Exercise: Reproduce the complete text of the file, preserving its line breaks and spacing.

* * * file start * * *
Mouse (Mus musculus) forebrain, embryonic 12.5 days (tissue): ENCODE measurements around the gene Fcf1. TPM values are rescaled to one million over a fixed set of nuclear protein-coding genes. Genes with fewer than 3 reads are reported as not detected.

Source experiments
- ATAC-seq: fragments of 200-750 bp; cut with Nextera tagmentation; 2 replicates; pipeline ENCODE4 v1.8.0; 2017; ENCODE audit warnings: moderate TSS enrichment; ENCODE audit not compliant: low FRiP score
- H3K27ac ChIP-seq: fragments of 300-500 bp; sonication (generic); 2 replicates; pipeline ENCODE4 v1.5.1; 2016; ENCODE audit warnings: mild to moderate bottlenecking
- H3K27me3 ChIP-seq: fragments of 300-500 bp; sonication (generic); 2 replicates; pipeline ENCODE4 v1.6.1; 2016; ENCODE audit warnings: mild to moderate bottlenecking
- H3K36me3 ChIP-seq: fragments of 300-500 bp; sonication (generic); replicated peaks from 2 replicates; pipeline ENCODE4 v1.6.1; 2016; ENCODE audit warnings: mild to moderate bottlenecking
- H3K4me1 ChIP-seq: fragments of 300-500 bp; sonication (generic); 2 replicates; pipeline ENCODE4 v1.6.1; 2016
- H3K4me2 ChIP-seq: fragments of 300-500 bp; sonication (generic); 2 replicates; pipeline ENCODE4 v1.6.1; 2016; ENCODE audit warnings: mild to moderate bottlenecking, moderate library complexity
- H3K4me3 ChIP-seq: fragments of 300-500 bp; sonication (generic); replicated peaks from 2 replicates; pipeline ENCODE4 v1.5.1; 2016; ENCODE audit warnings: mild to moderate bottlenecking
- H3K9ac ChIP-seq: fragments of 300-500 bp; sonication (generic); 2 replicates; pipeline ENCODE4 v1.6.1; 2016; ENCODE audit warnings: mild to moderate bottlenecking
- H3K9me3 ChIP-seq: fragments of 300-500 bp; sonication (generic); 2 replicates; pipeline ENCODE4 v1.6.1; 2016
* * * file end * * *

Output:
Mouse (Mus musculus) forebrain, embryonic 12.5 days (tissue): ENCODE measurements around the gene Fcf1. TPM values are rescaled to one million over a fixed set of nuclear protein-coding genes. Genes with fewer than 3 reads are reported as not detected.

Source experiments
- ATAC-seq: fragments of 200-750 bp; cut with Nextera tagmentation; 2 replicates; pipeline ENCODE4 v1.8.0; 2017; ENCODE audit warnings: moderate TSS enrichment; ENCODE audit not compliant: low FRiP score
- H3K27ac ChIP-seq: fragments of 300-500 bp; sonication (generic); 2 replicates; pipeline ENCODE4 v1.5.1; 2016; ENCODE audit warnings: mild to moderate bottlenecking
- H3K27me3 ChIP-seq: fragments of 300-500 bp; sonication (generic); 2 replicates; pipeline ENCODE4 v1.6.1; 2016; ENCODE audit warnings: mild to moderate bottlenecking
- H3K36me3 ChIP-seq: fragments of 300-500 bp; sonication (generic); replicated peaks from 2 replicates; pipeline ENCODE4 v1.6.1; 2016; ENCODE audit warnings: mild to moderate bottlenecking
- H3K4me1 ChIP-seq: fragments of 300-500 bp; sonication (generic); 2 replicates; pipeline ENCODE4 v1.6.1; 2016
- H3K4me2 ChIP-seq: fragments of 300-500 bp; sonication (generic); 2 replicates; pipeline ENCODE4 v1.6.1; 2016; ENCODE audit warnings: mild to moderate bottlenecking, moderate library complexity
- H3K4me3 ChIP-seq: fragments of 300-500 bp; sonication (generic); replicated peaks from 2 replicates; pipeline ENCODE4 v1.5.1; 2016; ENCODE audit warnings: mild to moderate bottlenecking
- H3K9ac ChIP-seq: fragments of 300-500 bp; sonication (generic); 2 replicates; pipeline ENCODE4 v1.6.1; 2016; ENCODE audit warnings: mild to moderate bottlenecking
- H3K9me3 ChIP-seq: fragments of 300-500 bp; sonication (generic); 2 replicates; pipeline ENCODE4 v1.6.1; 2016